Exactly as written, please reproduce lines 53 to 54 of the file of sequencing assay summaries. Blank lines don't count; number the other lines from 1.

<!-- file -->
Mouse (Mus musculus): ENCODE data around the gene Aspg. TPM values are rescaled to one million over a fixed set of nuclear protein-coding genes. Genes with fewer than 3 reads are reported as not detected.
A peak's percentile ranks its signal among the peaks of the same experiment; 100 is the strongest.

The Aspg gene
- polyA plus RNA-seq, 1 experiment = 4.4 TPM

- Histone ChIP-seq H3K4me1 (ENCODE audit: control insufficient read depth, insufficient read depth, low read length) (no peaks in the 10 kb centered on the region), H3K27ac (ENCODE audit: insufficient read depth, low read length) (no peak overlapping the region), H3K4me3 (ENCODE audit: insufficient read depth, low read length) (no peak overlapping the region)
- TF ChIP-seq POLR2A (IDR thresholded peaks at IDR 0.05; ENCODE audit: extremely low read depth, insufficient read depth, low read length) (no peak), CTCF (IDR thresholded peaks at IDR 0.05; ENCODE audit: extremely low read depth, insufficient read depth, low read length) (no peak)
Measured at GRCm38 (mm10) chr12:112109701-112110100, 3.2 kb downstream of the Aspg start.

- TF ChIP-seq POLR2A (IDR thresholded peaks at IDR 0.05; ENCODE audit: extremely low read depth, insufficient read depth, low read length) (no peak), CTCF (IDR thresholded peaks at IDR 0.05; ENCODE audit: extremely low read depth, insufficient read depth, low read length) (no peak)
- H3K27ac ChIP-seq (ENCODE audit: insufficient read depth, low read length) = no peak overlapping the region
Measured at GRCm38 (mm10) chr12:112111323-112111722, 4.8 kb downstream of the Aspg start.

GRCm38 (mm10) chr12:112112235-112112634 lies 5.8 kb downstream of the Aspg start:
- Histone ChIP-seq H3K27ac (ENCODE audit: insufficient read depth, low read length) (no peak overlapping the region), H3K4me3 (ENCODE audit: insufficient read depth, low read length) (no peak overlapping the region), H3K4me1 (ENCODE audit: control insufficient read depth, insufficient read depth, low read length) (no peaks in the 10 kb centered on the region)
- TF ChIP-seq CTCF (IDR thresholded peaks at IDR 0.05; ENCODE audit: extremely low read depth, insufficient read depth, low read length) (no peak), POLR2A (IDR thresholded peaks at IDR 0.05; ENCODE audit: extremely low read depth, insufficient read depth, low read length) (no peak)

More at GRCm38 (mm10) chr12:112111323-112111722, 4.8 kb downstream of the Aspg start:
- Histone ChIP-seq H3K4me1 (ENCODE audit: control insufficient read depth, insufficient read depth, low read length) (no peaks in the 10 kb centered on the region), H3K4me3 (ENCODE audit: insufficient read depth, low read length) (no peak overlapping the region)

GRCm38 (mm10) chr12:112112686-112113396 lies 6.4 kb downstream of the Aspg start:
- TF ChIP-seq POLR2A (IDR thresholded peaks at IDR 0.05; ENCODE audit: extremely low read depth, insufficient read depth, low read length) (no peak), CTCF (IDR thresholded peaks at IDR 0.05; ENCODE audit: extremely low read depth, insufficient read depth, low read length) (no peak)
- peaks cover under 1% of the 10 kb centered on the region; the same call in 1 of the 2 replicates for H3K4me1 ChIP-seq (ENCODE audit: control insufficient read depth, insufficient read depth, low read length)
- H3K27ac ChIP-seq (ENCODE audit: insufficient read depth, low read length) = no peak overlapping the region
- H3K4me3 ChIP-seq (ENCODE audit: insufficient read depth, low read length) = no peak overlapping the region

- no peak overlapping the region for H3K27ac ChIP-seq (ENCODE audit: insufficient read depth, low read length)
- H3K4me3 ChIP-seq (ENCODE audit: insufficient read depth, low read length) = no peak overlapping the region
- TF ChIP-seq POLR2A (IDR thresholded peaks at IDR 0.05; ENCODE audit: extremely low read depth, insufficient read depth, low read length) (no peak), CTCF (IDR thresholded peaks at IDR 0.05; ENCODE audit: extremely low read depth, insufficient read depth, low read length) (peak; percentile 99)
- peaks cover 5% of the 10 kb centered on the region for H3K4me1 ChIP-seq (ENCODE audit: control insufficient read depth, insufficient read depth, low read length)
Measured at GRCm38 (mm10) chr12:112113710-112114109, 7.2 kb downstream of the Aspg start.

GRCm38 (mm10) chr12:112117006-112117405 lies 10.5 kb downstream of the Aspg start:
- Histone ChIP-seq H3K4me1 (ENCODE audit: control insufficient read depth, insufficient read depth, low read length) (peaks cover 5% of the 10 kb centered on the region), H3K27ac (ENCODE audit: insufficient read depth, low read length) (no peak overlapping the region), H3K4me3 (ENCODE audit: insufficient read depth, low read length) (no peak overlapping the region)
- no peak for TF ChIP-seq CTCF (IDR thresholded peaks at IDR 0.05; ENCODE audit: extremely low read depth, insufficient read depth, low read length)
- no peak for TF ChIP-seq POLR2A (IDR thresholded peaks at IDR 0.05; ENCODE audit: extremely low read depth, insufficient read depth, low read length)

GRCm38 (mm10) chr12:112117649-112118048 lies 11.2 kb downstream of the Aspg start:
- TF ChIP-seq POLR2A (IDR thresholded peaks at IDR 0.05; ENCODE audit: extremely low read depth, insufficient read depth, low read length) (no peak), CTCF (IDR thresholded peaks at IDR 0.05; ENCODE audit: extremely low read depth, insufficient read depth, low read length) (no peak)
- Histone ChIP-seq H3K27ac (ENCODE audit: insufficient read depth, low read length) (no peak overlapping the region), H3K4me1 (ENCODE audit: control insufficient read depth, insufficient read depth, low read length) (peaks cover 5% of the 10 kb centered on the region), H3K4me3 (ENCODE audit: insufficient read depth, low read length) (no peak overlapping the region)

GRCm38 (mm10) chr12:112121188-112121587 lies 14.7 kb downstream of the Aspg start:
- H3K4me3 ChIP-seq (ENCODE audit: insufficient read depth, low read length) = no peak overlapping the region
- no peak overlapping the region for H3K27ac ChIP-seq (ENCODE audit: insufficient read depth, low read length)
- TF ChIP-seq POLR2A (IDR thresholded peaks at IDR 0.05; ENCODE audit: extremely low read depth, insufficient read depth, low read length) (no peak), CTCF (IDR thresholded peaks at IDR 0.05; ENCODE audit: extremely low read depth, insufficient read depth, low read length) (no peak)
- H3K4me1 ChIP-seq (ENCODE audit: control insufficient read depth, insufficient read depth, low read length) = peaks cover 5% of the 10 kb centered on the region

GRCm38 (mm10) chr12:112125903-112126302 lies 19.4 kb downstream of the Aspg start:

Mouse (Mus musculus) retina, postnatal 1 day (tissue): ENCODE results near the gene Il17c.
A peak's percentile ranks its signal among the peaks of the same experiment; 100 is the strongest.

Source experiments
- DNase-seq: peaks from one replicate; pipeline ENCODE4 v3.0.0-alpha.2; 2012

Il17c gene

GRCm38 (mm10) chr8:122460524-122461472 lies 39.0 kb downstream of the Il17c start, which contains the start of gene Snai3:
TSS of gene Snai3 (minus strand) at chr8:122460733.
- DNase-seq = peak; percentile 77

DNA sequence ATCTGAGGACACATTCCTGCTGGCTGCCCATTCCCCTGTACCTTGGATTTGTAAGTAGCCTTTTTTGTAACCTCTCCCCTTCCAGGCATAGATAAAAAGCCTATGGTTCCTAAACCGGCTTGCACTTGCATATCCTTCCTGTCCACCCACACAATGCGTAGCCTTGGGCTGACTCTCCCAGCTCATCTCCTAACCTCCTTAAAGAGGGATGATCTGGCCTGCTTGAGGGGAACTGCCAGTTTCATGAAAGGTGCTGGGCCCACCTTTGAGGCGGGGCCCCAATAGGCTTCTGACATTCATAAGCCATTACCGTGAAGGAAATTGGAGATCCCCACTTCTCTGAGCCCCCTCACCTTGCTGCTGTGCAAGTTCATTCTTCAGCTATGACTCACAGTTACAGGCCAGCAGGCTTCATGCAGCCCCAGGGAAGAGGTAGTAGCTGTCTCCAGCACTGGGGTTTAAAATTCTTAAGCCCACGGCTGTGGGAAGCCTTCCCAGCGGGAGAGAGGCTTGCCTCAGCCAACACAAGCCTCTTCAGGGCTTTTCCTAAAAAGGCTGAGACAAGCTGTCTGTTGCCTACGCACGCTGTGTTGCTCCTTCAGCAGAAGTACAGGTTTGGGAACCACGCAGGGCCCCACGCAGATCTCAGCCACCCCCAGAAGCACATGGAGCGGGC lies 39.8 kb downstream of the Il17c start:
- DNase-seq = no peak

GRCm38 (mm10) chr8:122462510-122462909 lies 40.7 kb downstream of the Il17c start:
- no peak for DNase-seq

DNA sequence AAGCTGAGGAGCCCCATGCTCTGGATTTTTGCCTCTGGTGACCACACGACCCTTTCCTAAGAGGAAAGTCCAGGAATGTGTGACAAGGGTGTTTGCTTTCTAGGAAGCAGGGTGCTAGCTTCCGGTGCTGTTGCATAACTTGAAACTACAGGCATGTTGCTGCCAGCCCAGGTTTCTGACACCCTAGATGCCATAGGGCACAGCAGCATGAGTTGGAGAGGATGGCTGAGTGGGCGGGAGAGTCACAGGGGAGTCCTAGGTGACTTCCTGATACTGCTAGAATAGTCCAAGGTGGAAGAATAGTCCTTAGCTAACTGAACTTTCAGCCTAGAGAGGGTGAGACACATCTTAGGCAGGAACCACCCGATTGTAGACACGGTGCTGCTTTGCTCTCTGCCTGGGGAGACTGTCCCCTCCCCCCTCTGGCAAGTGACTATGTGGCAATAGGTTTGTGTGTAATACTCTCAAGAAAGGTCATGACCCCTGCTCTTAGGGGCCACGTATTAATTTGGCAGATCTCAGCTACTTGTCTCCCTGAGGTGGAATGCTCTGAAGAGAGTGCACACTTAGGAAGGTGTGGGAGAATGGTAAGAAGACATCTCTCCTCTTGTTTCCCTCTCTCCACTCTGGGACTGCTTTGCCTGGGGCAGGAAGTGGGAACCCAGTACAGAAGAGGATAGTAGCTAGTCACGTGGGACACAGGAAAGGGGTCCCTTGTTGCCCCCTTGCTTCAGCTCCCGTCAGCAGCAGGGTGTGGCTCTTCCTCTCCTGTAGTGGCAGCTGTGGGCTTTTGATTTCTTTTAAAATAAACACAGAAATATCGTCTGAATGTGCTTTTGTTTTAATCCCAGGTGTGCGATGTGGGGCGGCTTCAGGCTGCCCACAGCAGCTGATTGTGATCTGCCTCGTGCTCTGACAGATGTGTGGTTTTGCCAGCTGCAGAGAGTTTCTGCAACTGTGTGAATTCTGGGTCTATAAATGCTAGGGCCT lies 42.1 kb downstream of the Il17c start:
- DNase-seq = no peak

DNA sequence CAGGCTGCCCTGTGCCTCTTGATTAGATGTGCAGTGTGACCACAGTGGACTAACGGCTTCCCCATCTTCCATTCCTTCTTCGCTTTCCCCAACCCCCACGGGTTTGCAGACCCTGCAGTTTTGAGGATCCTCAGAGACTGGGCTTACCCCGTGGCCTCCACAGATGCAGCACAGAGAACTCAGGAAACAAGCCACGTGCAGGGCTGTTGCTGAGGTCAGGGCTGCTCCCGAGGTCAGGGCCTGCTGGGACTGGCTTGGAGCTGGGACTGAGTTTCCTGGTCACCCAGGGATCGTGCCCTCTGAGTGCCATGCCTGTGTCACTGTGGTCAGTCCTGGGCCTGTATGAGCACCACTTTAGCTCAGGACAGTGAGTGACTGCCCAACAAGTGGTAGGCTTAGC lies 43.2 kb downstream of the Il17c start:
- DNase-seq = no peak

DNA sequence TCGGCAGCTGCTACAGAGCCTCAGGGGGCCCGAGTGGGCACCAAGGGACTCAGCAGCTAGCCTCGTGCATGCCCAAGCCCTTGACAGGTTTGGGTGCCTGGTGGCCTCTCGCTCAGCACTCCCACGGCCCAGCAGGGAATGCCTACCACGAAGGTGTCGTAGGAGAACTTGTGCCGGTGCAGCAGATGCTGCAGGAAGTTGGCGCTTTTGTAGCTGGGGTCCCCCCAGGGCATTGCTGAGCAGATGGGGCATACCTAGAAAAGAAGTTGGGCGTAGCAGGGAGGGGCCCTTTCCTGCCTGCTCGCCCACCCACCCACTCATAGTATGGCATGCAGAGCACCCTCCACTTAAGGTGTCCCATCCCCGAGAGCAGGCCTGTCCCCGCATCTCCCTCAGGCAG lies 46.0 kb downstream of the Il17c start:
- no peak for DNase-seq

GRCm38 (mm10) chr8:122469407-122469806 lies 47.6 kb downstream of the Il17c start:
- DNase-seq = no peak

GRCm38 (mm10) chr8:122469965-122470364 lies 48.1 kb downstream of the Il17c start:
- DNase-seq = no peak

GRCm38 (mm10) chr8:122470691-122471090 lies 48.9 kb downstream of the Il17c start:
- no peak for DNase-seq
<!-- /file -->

DNA sequence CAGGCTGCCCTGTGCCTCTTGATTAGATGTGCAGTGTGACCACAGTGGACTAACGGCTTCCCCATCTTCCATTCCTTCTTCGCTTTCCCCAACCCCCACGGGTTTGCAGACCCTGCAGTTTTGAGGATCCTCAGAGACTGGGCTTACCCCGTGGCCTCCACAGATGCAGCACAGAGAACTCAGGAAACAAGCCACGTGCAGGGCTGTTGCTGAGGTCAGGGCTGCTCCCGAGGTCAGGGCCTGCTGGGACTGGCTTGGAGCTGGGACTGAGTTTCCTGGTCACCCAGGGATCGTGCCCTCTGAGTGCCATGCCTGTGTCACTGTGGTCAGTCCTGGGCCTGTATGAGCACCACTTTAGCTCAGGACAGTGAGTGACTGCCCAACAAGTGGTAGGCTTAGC lies 43.2 kb downstream of the Il17c start:
- DNase-seq = no peak